The Green Elephant





Window_docStills from live-stream documentation.

The Green Elephant is a symbol for a private reality only one person can see, and which thus creates a part of their real world, but invisible to others. This negative being is a misconception of self and the surrounding world a person creates for him/herself. It can affect relationships with others and at worst lead to fanaticism or self-destructiveness.

Video is part of the installation, which was exhibited in Photographic Gallery Hippolyte, Helsinki, in 2015. 

1 projection, 1 live-stream, text, sculpture

Music: Viljami Lehtonen
Light: Anttoni Halonen
Live-stream: Niklas Pöllönen
Sculpture: Maikki Pekkala




The Arch


Life can be seen as a circle. Only one half of it is visible, the arch. The work is a metaphor for the arch of life, which includes growing up and getting old. At the same time, life is more like a continual circle but we easily perceive and see only the visible part, the arch. 

3-channel projection

Music: Jarkko Kela
Camera: Alisa Javits, Aarne Tapola
Masks: Alisa Javits

Kids: Venla Lyytikäinen
Adults: Lotta Blomberg, Pietari Peltola
Old dog: Sutonen

Catering: Lau Maldo

Thanks to Helen Ltd Hanasaari Power Plant, Elise & Rainer Lehtinen’s kennel and Tomi Pelkonen.




Inside Yard



Video (HD, 4:38 min) + 5 photographs in light boxes (each 16 x 28 cm)

Inside Yard is a video and photographic installation that explores the relationship between moving image and photography and the ways they convey experiences.

Inside Yard is a metaphor of an unknown person. It is an imaginary look into a human being from the inside, into the world that hides behind the visible surface. The individual is like a courtyard; outsiders only see its closed façade. The inhabitant is on the other side, safe and happy in his or her own world, on the one hand, but also feeling anxious and longing to escape the isolation, on the other.

Girl: Emma Kantanen
Old Man: Bo Erjestad
Musician: Markus Kuikka

Sound: Viljami Lehtonen, Alisa Javits





Dancing Nymphs, valolaatikko, 16x28 cm Tila 1 Tila 2 Black, sekateniikka paperille,104x72 cm Black, tilassa _MG_6950 Detail_03
05 Tila 2 Dancing Nymphs, tilassa

Photography, painting, objects

Stratum, plural Strata, sedimentary rock layer bounded by two stratification planes, the latter being produced by visible changes in the grain size, texture, or other diagnostic features of the rocks above and below the plane. A stratum that is less than one centimetre (0.4 inch) in thickness is termed a lamina, whereas one greater than this thickness is a bed. See stratification.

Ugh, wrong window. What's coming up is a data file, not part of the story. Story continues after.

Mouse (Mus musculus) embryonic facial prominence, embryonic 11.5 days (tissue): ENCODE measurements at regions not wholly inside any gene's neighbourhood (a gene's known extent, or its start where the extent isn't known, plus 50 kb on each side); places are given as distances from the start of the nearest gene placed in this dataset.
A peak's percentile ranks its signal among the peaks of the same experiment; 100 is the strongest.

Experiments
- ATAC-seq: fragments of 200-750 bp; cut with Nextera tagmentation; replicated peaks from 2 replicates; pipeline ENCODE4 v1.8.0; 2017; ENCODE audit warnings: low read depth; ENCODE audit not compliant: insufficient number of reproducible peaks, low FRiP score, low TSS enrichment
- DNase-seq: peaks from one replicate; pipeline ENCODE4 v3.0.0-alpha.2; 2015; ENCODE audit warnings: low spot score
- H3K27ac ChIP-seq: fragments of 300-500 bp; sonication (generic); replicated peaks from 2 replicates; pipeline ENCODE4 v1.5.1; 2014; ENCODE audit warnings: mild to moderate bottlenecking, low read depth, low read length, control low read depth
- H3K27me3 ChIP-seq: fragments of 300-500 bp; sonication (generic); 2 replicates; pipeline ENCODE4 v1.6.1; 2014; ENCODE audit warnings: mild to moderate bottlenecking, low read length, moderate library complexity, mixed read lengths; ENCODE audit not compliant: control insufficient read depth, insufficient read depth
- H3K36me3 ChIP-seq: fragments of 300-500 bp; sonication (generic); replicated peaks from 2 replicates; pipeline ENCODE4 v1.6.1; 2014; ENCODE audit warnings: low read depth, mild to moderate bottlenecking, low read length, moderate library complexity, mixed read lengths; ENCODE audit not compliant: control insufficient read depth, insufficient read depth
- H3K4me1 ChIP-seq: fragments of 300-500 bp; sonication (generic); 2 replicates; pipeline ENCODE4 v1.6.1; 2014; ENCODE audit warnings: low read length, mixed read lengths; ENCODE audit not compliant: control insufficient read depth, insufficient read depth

Stratification, the layering that occurs in most sedimentary rocks and in those igneous rocks formed at the Earth’s surface, as from lava flows and volcanic fragmental deposits. The layers range from several millimetres to many metres in thickness and vary greatly in shape. Strata may range from thin sheets that cover many square kilometres to thick lenslike bodies that extend only a few metres laterally. 

[Global Britannica]

Just like soil, a human is made up of layers created by different stages of life. They are formed by big and small events, acts and experiences. The layer below affects the next one and together they shape a person’s external surface layers and sense of self. In order to explain the current form, one has to go deeper and dig out the layers hidden in the subconscious or memory.




Thinking about it? [the future]

Video (HD, 3:12 min)

Video is a thought about being in the now, in the past and in the future. Trying to place it in relation to everyday life. A form of flowing sentences imitating the unfocused state of mind. But still thinking about it. The future.     




My Roots (Mother’s side)

8 photographs assembled on black background, (each 63 x 42 cm, pigment print on Aluminium Composite Panel)

The work is based on photographs of my female relatives from my mother’s side I found in my grandmother’s archive. All together they represent four branches of my roots. Biologically I inherit a bit of all of them. When looking at these individuals I think of them and wonder what kind of inner similarities we might have. How would it be to turn into one of these persons? How do the time and the era of the photographs affect the way I see them? The four image pairs are illustrating this process of identification.